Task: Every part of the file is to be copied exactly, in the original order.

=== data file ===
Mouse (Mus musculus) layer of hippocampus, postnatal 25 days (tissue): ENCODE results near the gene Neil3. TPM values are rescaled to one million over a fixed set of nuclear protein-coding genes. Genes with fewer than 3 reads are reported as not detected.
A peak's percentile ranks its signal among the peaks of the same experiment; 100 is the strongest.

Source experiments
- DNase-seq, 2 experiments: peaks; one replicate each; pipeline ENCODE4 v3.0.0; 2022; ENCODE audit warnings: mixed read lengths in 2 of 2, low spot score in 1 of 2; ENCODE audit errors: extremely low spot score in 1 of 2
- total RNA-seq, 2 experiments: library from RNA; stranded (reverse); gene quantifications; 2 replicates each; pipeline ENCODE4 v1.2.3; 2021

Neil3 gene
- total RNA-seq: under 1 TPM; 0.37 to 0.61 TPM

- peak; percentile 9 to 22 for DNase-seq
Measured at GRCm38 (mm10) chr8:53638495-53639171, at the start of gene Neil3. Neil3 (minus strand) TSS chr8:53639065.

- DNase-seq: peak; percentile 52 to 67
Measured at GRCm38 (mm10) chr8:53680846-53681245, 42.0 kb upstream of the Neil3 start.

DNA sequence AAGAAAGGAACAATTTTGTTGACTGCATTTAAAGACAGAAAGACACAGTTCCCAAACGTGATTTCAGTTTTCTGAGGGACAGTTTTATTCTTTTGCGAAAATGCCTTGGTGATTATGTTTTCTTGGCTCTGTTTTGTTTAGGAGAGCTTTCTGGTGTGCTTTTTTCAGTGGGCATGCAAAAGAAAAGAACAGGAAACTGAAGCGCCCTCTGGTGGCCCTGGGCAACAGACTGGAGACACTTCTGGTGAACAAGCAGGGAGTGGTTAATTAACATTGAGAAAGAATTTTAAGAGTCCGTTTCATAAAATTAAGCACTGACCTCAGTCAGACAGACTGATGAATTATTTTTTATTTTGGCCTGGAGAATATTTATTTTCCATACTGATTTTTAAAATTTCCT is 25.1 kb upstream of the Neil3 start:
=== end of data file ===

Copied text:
Mouse (Mus musculus) layer of hippocampus, postnatal 25 days (tissue): ENCODE results near the gene Neil3. TPM values are rescaled to one million over a fixed set of nuclear protein-coding genes. Genes with fewer than 3 reads are reported as not detected.
A peak's percentile ranks its signal among the peaks of the same experiment; 100 is the strongest.

Source experiments
- DNase-seq, 2 experiments: peaks; one replicate each; pipeline ENCODE4 v3.0.0; 2022; ENCODE audit warnings: mixed read lengths in 2 of 2, low spot score in 1 of 2; ENCODE audit errors: extremely low spot score in 1 of 2
- total RNA-seq, 2 experiments: library from RNA; stranded (reverse); gene quantifications; 2 replicates each; pipeline ENCODE4 v1.2.3; 2021

Neil3 gene
- total RNA-seq: under 1 TPM; 0.37 to 0.61 TPM

- peak; percentile 9 to 22 for DNase-seq
Measured at GRCm38 (mm10) chr8:53638495-53639171, at the start of gene Neil3. Neil3 (minus strand) TSS chr8:53639065.

- DNase-seq: peak; percentile 52 to 67
Measured at GRCm38 (mm10) chr8:53680846-53681245, 42.0 kb upstream of the Neil3 start.

DNA sequence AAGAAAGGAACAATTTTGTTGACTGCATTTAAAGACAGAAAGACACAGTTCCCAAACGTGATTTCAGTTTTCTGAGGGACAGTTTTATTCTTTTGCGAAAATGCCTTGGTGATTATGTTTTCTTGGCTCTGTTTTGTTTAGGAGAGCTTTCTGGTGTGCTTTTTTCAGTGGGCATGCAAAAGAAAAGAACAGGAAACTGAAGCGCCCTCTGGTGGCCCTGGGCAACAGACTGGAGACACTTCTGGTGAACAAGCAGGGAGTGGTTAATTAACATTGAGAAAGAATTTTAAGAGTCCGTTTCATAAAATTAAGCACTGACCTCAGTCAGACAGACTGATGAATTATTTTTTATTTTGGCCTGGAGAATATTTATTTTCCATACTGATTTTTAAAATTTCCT is 25.1 kb upstream of the Neil3 start: